While I would never want to revisit some of the very painful experiences in my life, I can appreciate that all my experiences were a co-creation on some level. Looking back at them, I can explore what I learned from them and see how I can apply that knowledge to become a better man/father/husband/leader.
        There certainly are things I can do better--we all have those. That said, I believe we can identify those areas where we can improve, and then work towards doing just that without dwelling on regret or focusing on the "what ifs" in our lives. Those last activities are a waste of time.
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    • allauthor 21 daysAllauthor
    • What inspired you to start writing? How long have you been writing?
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      • colbrucehurd 21 days AuthorAuthor
      • Writing my first book has been a journey. I’ve wanted to put my thoughts into words for many years. When I moved from full-time to part-time work as a program manager in 2015, I originally intended to write a book of stories about my life with most of my writing centered on my 30 years of experience as a pilot and officer in the Air Force. I didn’t originally plan on my book going much further than friends and family.
        As I got deeper into my writing, I noticed a focus on some major, traumatic events in my life. These events carried a large amount of shame I kept hidden from the world. This shame, this trauma, needed to come out. It needed exposure to the light, so I wrote about it.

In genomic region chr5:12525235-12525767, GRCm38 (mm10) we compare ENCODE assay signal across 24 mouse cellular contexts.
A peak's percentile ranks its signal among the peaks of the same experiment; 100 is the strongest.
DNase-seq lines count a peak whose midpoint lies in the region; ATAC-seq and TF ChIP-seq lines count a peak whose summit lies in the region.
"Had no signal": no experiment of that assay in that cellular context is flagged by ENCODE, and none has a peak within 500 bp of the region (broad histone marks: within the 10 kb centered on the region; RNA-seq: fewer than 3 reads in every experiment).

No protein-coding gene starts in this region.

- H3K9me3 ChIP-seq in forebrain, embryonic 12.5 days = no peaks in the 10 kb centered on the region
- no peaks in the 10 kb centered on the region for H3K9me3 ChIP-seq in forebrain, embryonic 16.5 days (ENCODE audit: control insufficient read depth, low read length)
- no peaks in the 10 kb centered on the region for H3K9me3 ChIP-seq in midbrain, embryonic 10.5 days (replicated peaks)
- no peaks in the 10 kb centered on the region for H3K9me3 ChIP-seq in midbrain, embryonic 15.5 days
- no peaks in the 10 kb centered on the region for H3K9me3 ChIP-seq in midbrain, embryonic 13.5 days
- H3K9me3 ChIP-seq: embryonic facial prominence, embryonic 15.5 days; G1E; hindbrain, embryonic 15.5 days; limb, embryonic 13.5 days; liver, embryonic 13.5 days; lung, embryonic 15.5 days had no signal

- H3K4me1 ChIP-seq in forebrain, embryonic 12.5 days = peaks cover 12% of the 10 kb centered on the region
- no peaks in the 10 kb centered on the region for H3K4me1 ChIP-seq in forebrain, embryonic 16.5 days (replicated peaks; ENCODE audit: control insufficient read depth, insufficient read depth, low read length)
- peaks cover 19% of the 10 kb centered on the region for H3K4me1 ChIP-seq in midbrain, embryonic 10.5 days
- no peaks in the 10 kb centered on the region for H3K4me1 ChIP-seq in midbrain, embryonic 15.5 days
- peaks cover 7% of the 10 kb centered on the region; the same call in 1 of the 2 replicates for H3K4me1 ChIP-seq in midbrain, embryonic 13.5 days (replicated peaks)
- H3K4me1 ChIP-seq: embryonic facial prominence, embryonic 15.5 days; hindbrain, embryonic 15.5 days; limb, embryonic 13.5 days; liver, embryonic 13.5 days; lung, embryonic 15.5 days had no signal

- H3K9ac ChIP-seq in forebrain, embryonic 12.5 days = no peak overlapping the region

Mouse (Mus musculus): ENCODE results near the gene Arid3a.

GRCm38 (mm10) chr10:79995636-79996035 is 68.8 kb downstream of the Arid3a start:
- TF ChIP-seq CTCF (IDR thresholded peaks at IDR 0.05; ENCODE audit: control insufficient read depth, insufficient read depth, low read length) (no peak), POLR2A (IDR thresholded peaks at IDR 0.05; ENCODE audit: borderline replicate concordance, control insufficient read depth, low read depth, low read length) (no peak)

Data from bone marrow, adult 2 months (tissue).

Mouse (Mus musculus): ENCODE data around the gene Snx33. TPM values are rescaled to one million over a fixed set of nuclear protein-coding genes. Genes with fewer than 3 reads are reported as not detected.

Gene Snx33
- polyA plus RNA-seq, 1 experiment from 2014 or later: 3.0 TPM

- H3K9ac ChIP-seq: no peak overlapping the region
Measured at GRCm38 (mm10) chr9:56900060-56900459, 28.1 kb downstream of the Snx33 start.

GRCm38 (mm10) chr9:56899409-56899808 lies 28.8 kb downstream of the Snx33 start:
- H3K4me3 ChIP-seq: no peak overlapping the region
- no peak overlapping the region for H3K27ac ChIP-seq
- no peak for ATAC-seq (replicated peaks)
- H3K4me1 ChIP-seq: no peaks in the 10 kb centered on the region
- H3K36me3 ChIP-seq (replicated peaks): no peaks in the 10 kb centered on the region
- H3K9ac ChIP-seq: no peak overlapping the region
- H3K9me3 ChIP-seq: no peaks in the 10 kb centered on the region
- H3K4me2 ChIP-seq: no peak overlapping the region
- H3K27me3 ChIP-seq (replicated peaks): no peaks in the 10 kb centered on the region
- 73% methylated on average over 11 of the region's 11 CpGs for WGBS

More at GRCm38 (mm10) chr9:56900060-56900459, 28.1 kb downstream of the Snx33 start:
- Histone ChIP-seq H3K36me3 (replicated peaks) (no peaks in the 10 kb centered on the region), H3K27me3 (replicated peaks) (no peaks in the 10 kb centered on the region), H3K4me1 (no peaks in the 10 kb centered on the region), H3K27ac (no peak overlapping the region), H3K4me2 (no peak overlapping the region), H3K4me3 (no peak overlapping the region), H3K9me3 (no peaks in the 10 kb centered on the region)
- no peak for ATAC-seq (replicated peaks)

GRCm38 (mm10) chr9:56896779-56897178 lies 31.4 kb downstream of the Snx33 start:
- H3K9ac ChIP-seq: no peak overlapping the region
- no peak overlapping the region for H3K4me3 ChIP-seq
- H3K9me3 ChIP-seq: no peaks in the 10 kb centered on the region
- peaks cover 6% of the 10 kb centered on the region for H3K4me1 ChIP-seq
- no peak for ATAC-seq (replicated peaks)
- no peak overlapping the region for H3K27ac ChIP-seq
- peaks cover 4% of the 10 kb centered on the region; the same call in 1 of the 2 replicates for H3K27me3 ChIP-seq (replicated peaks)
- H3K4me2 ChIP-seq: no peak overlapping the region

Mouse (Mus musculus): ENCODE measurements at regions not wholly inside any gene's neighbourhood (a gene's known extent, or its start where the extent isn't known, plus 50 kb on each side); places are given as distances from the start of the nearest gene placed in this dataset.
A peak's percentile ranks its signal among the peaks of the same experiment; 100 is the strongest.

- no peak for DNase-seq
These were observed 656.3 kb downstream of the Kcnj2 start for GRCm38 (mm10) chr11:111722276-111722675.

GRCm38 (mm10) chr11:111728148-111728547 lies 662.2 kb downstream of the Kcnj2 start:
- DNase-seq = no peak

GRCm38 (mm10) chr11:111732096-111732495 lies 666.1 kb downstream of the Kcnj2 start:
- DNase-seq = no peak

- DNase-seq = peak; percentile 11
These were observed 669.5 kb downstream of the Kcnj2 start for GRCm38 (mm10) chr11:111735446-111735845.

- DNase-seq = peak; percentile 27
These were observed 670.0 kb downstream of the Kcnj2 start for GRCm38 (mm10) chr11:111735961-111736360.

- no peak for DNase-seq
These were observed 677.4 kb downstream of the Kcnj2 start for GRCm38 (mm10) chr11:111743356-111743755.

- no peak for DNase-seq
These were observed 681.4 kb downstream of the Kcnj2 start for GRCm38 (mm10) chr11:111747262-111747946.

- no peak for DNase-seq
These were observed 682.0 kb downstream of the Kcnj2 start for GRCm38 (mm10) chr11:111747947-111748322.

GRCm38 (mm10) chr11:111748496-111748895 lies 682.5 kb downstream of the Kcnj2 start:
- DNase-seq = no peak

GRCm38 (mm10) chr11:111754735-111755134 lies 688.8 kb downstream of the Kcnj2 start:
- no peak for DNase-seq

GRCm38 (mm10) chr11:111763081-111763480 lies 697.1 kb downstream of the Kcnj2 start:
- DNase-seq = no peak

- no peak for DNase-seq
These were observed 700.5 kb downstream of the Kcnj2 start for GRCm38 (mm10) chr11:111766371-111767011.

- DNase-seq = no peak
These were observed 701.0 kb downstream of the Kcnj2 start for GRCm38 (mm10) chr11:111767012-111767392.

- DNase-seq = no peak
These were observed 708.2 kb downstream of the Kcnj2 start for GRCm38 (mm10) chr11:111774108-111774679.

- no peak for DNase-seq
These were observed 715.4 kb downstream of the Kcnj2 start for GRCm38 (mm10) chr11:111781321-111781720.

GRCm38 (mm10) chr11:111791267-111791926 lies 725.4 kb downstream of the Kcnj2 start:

I’ve never been a victim and never will be, so I looked at these events from the perspective of “What have I learned? What have I gathered from all of this that has helped me become a better man?”
        After I wrote the initial draft of this book, I had the nagging sense of “so what?” I came to realize I had been using specific values and principles as guideposts my entire life, although I had never written them down. My life journey had also been all about the process of reinvention — the ability to move into new locations and new situations with radically different job requirements and succeed.
        This is what the fifth part of my book is about — it’s an introduction to the process of reinvention and the eight principles I believe can help anyone achieve what all of us want: a joyful, happy life. None of this is revolutionary. Philosophers, military/business/religious leaders, ethicists, and self-help experts have taught these principles for many years. What makes my approach different is that I believe each of us can use guided exploration and focus to improve in all these areas.
        This excites me, as I see sharing my experience and knowledge as an opportunity for me to continue to contribute in a positive and meaningful way well into the future. I also see a much deeper exploration of these principles as the focus of my next book. And, sometime in the future, either in book form or as part of in-person or video presentations, I look forward to sharing some amazing, interesting, and funny Air Force experiences I had during my career. Like the time my navigator became lost over the North Pole and thought he might have turned us directly toward the Soviet Union. Fun times!